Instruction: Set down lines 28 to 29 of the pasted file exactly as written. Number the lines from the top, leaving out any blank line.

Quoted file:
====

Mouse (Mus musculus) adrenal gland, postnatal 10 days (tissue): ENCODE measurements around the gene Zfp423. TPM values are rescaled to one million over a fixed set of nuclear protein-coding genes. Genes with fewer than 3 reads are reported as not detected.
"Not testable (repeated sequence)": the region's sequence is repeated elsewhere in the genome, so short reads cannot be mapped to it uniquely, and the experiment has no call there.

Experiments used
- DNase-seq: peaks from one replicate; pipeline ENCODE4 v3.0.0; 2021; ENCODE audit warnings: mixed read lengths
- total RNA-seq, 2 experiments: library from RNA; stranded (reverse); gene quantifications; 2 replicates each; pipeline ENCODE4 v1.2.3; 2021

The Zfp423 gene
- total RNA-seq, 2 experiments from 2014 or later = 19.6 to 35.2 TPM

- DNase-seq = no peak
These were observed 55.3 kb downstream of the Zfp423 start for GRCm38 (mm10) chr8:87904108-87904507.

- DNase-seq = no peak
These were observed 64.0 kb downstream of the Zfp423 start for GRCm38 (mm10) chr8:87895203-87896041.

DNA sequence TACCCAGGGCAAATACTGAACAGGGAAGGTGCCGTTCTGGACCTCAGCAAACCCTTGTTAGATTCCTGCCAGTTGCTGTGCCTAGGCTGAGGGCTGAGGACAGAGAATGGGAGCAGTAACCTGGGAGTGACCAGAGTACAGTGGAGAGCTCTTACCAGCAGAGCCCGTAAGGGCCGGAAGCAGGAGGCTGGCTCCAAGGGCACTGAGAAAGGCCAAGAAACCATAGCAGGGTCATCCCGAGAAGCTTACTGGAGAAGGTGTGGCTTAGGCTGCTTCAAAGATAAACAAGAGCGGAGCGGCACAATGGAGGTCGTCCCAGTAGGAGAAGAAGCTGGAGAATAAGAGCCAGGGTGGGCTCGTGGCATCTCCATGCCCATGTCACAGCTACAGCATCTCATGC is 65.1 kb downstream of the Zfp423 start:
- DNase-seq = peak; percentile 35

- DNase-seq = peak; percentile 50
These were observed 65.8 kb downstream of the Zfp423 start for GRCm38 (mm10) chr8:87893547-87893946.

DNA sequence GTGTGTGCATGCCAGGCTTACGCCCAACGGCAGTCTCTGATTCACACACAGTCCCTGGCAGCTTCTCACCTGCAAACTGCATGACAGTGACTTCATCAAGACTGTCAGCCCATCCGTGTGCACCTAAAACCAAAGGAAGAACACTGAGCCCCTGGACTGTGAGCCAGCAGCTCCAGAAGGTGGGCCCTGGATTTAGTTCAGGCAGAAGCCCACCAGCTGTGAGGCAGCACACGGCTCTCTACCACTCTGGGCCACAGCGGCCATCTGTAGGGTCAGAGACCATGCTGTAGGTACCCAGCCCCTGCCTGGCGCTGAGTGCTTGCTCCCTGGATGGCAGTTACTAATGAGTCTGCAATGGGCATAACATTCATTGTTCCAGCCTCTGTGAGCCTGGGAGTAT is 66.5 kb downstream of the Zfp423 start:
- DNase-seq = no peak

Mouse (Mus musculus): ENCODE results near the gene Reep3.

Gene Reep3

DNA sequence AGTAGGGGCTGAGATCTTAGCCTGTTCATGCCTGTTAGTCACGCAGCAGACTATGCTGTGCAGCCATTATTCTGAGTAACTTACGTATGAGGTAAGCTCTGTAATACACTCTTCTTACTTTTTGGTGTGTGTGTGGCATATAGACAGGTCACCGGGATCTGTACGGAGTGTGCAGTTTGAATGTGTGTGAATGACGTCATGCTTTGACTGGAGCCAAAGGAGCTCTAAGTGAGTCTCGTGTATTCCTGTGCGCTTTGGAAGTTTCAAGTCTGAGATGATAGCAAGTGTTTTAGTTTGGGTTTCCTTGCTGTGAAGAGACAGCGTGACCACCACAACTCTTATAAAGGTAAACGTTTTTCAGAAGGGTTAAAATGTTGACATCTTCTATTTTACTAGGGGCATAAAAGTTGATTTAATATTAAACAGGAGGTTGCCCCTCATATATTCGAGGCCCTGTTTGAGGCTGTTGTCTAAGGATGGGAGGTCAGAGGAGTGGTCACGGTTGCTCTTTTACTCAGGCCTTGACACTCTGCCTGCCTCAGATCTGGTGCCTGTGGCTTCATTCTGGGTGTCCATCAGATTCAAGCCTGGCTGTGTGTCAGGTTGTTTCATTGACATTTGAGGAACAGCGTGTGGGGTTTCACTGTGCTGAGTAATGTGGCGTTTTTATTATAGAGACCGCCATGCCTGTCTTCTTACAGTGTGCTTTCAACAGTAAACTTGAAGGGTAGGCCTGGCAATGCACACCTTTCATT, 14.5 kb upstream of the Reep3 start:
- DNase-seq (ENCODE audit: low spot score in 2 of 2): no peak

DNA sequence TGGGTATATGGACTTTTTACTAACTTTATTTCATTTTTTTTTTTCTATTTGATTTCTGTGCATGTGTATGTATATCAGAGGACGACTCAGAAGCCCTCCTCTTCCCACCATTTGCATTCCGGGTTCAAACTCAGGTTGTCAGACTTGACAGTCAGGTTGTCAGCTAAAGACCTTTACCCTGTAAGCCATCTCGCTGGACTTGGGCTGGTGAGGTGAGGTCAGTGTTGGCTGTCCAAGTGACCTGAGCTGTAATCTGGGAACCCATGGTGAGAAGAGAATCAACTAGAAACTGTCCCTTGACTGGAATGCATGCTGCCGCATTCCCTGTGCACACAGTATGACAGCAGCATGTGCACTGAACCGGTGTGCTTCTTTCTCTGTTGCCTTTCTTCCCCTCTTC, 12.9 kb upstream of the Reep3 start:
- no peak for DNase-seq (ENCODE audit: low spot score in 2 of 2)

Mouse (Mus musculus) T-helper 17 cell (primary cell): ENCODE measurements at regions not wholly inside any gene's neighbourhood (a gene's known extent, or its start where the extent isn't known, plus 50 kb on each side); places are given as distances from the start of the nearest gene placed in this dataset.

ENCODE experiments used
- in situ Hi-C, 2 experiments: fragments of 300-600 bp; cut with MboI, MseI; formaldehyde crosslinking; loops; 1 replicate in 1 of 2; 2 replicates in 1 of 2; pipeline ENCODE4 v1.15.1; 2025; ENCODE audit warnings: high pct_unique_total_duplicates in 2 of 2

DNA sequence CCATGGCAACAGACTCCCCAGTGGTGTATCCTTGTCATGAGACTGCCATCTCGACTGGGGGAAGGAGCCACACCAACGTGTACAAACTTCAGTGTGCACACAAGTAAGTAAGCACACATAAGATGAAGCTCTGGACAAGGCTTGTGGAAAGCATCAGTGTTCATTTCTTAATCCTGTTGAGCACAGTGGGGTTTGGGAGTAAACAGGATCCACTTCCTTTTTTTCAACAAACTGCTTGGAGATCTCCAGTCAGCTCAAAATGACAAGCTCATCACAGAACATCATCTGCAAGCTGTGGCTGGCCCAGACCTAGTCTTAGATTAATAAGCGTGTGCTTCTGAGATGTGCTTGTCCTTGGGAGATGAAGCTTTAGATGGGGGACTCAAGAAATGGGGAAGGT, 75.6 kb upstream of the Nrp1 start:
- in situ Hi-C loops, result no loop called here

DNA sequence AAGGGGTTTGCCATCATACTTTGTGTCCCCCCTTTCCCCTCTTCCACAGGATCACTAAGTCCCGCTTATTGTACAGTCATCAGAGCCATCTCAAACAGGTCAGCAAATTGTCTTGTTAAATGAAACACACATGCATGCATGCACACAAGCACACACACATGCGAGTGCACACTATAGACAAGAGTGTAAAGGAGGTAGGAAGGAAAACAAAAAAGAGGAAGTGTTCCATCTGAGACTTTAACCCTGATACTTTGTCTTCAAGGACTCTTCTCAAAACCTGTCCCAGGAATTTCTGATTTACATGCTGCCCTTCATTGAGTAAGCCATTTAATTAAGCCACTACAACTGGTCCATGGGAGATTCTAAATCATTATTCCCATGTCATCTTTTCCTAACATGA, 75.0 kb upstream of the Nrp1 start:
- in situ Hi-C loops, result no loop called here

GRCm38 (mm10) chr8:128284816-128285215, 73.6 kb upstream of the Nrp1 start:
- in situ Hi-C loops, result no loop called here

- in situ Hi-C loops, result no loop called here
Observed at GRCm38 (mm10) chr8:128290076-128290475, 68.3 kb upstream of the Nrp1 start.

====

- in situ Hi-C loops, result no loop called here

DNA sequence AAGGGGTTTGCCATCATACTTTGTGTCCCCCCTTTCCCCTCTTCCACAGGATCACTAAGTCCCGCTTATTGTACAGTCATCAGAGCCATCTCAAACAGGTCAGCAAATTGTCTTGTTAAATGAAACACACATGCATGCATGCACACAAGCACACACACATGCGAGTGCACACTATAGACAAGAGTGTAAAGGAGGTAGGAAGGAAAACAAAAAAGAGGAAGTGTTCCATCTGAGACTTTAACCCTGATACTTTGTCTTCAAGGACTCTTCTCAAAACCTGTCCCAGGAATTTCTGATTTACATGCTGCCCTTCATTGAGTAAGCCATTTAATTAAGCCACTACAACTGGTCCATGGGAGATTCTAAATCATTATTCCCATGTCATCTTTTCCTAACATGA, 75.0 kb upstream of the Nrp1 start: